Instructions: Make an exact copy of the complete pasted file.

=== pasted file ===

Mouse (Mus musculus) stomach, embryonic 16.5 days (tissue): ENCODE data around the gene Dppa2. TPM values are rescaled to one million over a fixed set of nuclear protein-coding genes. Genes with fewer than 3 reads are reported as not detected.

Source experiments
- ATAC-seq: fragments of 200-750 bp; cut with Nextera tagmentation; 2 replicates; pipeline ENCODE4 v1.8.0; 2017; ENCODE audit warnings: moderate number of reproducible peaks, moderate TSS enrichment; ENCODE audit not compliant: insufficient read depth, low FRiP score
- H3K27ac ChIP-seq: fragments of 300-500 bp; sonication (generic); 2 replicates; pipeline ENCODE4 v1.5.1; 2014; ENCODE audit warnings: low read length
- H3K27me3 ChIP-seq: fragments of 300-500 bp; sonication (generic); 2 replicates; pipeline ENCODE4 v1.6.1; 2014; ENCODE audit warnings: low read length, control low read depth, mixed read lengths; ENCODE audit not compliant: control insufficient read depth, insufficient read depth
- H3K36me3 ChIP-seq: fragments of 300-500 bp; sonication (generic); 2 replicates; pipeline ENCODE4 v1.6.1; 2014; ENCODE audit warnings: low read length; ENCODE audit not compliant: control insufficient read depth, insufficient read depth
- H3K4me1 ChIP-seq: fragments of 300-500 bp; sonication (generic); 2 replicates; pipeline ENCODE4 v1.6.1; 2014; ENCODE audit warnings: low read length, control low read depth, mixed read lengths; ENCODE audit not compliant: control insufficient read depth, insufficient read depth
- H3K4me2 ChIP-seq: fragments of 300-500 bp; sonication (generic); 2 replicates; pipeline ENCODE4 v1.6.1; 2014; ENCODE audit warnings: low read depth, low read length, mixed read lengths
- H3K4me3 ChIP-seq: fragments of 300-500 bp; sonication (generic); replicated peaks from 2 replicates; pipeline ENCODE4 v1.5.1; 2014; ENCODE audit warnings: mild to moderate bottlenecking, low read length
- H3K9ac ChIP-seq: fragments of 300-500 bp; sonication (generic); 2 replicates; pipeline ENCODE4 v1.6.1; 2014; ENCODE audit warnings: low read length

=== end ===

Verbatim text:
Mouse (Mus musculus) stomach, embryonic 16.5 days (tissue): ENCODE data around the gene Dppa2. TPM values are rescaled to one million over a fixed set of nuclear protein-coding genes. Genes with fewer than 3 reads are reported as not detected.

Source experiments
- ATAC-seq: fragments of 200-750 bp; cut with Nextera tagmentation; 2 replicates; pipeline ENCODE4 v1.8.0; 2017; ENCODE audit warnings: moderate number of reproducible peaks, moderate TSS enrichment; ENCODE audit not compliant: insufficient read depth, low FRiP score
- H3K27ac ChIP-seq: fragments of 300-500 bp; sonication (generic); 2 replicates; pipeline ENCODE4 v1.5.1; 2014; ENCODE audit warnings: low read length
- H3K27me3 ChIP-seq: fragments of 300-500 bp; sonication (generic); 2 replicates; pipeline ENCODE4 v1.6.1; 2014; ENCODE audit warnings: low read length, control low read depth, mixed read lengths; ENCODE audit not compliant: control insufficient read depth, insufficient read depth
- H3K36me3 ChIP-seq: fragments of 300-500 bp; sonication (generic); 2 replicates; pipeline ENCODE4 v1.6.1; 2014; ENCODE audit warnings: low read length; ENCODE audit not compliant: control insufficient read depth, insufficient read depth
- H3K4me1 ChIP-seq: fragments of 300-500 bp; sonication (generic); 2 replicates; pipeline ENCODE4 v1.6.1; 2014; ENCODE audit warnings: low read length, control low read depth, mixed read lengths; ENCODE audit not compliant: control insufficient read depth, insufficient read depth
- H3K4me2 ChIP-seq: fragments of 300-500 bp; sonication (generic); 2 replicates; pipeline ENCODE4 v1.6.1; 2014; ENCODE audit warnings: low read depth, low read length, mixed read lengths
- H3K4me3 ChIP-seq: fragments of 300-500 bp; sonication (generic); replicated peaks from 2 replicates; pipeline ENCODE4 v1.5.1; 2014; ENCODE audit warnings: mild to moderate bottlenecking, low read length
- H3K9ac ChIP-seq: fragments of 300-500 bp; sonication (generic); 2 replicates; pipeline ENCODE4 v1.6.1; 2014; ENCODE audit warnings: low read length